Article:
Rangers center Mika Zibanejad, who, like Lindblom, is a Swede, ordered shirts for him and his teammates. And the Flyers’ arch nemeses, Sidney Crosby and the Pittsburgh Penguins, took to social media sporting the shirts.
“Jodi joked that for one day, everybody in Philly didn’t hate Sidney Crosby,” Kim Parent said.
Wayne Simmonds, who played in Philadelphia for eight years, ordered the shirts for his Devils teammates soon after Lindblom’s diagnosis. Simmonds said he gained esteem for Lindblom’s desire for personal and professional growth when they were teammates, particularly on an informal team trip to the Bahamas.
“It was a show of solidarity,” said Simmonds, who was traded to Buffalo in February. “New Jersey and Philly, that’s a rivalry, that’s a battle. I thought it would hold a lot of weight for our team to be able to show that support for Oskar. When you chop it up and dissect it, it’s a humanity thing. At that point, hockey wasn’t important.”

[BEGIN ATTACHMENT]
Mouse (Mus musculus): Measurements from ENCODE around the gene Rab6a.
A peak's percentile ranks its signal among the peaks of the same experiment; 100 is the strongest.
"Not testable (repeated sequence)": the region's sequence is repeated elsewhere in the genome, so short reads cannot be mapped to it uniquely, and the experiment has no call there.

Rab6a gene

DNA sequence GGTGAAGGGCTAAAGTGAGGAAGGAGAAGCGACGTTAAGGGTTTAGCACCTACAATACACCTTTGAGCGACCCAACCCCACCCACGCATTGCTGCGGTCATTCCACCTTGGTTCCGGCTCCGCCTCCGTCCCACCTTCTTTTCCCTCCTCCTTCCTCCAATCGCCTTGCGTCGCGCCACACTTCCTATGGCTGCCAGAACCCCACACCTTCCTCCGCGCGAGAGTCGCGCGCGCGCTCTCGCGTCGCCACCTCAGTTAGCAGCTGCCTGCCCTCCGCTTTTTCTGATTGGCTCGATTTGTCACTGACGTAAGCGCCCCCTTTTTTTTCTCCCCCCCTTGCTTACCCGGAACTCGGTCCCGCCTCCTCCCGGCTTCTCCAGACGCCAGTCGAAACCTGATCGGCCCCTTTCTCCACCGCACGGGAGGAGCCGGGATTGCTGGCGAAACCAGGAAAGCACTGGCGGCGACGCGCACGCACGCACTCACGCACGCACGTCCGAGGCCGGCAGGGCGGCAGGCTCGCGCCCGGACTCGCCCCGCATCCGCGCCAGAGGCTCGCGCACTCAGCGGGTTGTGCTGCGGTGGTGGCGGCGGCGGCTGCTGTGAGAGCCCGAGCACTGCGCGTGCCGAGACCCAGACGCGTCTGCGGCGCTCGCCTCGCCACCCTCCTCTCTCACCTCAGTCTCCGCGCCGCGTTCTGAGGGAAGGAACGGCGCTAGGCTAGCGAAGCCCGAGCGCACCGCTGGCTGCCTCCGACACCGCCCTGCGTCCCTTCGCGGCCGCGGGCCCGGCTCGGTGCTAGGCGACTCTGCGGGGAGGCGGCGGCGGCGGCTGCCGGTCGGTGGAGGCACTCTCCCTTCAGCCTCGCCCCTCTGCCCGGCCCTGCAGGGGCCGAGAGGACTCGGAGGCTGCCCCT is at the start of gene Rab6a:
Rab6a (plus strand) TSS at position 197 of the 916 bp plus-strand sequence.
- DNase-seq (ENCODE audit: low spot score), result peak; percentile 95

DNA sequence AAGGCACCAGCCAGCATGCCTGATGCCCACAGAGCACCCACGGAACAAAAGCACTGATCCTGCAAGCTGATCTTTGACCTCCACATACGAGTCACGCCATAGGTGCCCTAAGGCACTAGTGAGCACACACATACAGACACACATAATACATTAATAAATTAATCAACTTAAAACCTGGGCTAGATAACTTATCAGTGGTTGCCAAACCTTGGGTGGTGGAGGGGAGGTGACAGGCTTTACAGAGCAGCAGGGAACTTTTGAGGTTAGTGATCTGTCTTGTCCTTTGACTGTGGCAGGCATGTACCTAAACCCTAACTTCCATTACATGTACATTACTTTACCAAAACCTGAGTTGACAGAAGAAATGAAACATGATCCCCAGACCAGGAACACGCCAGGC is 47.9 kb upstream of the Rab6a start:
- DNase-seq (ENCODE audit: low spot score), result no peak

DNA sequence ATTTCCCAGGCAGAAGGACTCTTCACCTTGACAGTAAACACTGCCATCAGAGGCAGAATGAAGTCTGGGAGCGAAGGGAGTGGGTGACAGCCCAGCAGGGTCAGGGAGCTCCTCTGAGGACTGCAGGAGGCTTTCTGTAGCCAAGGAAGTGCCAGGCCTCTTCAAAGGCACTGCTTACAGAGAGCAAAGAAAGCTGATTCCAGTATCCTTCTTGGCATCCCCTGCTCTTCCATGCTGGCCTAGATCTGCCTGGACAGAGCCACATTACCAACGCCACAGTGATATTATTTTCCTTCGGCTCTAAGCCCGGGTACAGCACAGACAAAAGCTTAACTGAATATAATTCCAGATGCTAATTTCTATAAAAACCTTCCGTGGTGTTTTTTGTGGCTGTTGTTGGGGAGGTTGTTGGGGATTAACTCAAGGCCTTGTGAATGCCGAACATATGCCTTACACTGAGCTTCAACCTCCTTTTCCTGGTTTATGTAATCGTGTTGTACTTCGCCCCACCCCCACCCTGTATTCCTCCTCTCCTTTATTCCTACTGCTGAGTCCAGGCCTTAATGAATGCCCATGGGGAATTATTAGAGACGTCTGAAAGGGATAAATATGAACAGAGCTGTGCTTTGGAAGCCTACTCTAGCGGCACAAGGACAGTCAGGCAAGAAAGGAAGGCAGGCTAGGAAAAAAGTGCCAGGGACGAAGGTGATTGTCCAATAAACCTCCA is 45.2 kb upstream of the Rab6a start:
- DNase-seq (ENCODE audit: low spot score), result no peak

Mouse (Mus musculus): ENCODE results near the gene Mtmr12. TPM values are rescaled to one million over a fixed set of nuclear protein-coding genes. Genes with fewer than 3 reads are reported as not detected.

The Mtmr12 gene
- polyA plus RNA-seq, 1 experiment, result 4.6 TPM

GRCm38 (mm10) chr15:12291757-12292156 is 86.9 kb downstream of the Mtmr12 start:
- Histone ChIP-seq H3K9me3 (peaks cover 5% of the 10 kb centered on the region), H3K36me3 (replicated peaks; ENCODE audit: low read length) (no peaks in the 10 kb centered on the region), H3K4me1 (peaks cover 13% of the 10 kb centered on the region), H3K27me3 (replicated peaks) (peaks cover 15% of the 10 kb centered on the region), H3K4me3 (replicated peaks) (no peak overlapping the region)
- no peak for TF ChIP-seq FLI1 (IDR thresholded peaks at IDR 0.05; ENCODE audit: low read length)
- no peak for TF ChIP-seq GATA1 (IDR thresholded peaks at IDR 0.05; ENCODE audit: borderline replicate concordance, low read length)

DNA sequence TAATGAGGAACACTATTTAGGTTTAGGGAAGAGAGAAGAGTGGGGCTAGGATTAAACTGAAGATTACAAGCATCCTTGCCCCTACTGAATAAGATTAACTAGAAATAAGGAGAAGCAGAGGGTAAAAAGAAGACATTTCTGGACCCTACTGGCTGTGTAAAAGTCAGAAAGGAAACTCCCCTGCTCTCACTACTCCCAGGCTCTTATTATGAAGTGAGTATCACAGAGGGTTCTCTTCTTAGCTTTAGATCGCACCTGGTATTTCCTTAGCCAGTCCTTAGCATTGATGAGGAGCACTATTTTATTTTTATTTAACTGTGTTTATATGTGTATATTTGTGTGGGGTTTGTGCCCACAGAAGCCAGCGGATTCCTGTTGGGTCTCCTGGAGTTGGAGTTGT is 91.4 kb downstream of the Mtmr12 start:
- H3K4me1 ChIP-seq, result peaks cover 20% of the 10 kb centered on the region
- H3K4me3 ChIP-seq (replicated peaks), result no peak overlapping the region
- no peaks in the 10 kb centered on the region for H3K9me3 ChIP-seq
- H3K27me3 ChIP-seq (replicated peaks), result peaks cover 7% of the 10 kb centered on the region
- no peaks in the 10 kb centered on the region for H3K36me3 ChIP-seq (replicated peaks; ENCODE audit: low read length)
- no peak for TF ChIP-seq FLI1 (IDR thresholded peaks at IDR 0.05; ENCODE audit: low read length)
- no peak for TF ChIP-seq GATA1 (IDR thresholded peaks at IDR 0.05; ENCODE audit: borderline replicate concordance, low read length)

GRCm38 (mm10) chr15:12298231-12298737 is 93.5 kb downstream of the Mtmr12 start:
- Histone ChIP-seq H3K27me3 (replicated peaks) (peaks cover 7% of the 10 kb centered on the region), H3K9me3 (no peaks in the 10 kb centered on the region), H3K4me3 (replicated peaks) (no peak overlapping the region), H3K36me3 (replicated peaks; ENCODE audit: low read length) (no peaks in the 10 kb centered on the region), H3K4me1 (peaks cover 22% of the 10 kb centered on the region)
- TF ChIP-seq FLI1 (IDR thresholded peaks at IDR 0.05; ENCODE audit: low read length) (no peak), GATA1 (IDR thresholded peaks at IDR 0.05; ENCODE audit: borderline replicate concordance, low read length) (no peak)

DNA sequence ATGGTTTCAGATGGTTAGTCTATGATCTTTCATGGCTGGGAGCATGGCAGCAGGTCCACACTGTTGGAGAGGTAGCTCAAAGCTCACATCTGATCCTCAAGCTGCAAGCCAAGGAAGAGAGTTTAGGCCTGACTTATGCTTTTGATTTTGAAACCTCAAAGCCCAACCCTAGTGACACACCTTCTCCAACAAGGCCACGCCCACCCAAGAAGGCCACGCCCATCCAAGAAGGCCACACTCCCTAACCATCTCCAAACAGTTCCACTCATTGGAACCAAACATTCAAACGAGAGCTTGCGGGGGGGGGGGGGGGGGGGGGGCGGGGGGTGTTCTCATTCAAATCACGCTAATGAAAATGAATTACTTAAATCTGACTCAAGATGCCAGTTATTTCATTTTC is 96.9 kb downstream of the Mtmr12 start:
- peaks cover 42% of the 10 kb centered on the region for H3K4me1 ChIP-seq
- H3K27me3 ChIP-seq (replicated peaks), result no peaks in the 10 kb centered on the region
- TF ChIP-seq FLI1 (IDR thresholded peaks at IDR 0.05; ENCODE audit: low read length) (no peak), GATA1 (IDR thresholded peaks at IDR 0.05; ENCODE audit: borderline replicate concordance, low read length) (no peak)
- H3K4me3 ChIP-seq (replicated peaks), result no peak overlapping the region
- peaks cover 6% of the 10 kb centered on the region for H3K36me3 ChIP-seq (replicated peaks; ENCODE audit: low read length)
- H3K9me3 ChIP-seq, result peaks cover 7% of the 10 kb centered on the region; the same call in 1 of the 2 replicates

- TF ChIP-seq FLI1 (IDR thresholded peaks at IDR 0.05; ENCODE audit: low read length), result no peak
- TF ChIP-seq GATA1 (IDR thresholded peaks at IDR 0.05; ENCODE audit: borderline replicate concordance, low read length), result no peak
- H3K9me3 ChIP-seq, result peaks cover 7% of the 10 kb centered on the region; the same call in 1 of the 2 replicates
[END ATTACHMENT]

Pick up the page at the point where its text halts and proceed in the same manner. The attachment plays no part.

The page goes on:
The former Flyers defenseman Kimmo Timonen, who was part of the rally against Boston in 2010, called Lindblom’s saga “the comeback story of the year.” Timonen would know: His own career was threatened by blood clots and his close friend and Finnish national team teammate Saku Koivu learned that he had non-Hodgkin’s lymphoma in 2001 (Koivu returned to the ice and played until 2014.) Timonen recalled meeting Koivu in Montreal during a road trip while he was playing for Nashville.
“It’s like your family member getting sick,” Timonen said. “He had no hair, he was so pale and sick-looking. It’s really hard to see with all they go through during treatments.”
Another Flyer from that 2010 team, forward Daniel Briere, said he was touched by Lindblom’s return even watching from home.